Backing up my work: Dropbox and external hard drive

I am obsessed with backing up my work! And I think if there is one thing you want to obsess about, this is it. I'm pretty sure everyone who has ever lost a big chunk of work would wholeheartedly agree with me. Imagine spending hours and days working on your book, feeling awesome about the ideas and your writing – and then losing it all (AAAHHHHHH!!!) I actually had several nightmares about this…

So I obsessed about backing up my work. Every time I finished a new significant section, I would upload a new version to Dropbox. In addition, I would back up my whole laptop at least once a week. This was important to me because I didn't only have the draft document to worry about, but also sources, articles, references, and other parts of the research I was doing. By backing up my whole laptop once a week, I would at least be able to get most of it back. That harddrive became my treasure. I would hide it in my van or houses I was staying at so that if someone would break-in, they would, hopefully, not find it. I even took it on a few hikes with me when I felt it would be safer with me and being left behind.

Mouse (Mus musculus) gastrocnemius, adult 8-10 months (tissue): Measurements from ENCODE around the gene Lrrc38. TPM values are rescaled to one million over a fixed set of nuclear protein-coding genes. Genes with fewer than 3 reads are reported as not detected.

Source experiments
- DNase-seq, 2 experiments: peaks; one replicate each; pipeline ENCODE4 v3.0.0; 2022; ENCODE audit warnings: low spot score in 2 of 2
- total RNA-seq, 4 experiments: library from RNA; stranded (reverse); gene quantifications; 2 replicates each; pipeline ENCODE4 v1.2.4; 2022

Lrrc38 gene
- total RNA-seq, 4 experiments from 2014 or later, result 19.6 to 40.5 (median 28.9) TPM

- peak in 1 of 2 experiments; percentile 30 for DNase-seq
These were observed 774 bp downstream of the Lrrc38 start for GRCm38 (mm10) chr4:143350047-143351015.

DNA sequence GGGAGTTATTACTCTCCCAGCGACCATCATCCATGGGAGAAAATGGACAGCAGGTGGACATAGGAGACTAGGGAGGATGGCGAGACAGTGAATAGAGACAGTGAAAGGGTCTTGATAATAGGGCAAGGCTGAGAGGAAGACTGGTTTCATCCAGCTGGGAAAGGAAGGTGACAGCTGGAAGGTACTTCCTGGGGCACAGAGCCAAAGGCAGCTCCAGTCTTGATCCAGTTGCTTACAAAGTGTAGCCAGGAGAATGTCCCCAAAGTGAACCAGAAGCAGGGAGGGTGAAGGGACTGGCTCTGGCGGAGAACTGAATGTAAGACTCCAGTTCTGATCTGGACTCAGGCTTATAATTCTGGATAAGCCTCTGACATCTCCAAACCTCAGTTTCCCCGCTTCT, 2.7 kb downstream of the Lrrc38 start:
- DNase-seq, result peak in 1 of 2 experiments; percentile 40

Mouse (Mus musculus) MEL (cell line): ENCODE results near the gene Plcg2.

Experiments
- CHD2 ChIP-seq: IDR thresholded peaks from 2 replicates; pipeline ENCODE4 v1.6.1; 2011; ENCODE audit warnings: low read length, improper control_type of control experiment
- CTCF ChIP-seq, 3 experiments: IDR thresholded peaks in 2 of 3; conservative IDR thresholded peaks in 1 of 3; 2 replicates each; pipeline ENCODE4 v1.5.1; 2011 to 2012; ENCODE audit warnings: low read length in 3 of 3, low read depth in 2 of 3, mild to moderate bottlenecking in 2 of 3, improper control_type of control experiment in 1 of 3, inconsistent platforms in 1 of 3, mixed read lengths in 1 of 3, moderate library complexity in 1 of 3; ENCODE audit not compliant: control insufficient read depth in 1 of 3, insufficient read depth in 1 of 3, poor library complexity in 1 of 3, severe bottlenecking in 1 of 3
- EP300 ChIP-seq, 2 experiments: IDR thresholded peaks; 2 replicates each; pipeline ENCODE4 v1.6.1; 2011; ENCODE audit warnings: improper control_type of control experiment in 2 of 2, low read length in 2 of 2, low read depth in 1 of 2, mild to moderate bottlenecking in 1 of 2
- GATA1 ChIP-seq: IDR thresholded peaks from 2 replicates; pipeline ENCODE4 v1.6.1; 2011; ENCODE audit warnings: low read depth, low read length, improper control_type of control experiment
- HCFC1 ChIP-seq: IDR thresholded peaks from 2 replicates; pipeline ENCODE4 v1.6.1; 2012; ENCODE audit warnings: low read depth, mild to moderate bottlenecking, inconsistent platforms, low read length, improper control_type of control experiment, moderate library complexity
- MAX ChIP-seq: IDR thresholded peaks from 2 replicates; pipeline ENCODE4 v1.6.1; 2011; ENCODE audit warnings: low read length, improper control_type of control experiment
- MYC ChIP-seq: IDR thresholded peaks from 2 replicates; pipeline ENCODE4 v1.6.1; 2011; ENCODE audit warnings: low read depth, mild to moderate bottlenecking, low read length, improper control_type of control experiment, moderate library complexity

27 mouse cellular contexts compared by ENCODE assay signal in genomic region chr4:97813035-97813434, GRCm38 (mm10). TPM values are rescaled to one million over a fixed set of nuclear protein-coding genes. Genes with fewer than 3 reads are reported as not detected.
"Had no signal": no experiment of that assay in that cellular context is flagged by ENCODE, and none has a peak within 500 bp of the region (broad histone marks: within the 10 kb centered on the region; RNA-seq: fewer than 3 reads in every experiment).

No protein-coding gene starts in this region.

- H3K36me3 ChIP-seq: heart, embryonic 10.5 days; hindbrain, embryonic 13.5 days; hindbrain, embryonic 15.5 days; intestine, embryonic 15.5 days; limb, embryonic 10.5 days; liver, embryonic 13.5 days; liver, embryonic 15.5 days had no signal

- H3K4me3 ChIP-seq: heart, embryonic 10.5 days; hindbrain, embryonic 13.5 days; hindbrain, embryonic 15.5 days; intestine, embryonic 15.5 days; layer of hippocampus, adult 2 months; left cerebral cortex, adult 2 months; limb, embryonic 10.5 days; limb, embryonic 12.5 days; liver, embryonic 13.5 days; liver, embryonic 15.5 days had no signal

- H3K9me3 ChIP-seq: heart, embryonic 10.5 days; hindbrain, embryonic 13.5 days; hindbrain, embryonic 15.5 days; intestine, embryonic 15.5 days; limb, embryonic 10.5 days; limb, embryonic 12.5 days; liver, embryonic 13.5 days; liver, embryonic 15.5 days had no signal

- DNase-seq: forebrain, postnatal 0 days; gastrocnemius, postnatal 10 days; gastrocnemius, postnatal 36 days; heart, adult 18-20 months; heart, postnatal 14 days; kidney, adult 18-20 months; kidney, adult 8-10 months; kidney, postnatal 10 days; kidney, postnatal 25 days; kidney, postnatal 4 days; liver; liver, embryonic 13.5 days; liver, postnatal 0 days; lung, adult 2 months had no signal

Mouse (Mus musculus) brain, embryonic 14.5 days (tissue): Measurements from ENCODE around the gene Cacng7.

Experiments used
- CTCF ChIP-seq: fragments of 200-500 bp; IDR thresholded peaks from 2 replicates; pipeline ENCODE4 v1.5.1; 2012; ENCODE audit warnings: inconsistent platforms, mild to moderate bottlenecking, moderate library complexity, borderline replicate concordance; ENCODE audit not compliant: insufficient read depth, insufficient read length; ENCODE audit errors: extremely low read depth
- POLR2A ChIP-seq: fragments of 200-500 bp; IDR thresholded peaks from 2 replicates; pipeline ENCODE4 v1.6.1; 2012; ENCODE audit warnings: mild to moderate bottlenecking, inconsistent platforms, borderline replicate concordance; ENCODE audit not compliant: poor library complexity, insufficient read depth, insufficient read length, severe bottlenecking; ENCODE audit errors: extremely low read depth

Like I said, I definitely obsessed a bit about backups J

Capturing random ideas in the moment: Notes (iPhone App) + old school notebook

We all know this situation, you're driving in your car, or you're at the supermarket, out for dinner or just going for a walk, and suddenly you have this fantastic idea for your book. Or you read something that you think will be relevant. In the beginning, I use to think I would be able to remember these ideas given how awesome they were. But it turns out my memory is not that good.

So I started to use the Notes App on my iPhone. It worked for me because I usually have my phone with me, and because the voice to text function meant I could dictate ideas while driving. I also have an old school paper notebook that I take everywhere with me so occasionally I would write ideas in there.

Brainstorming: Post-it notes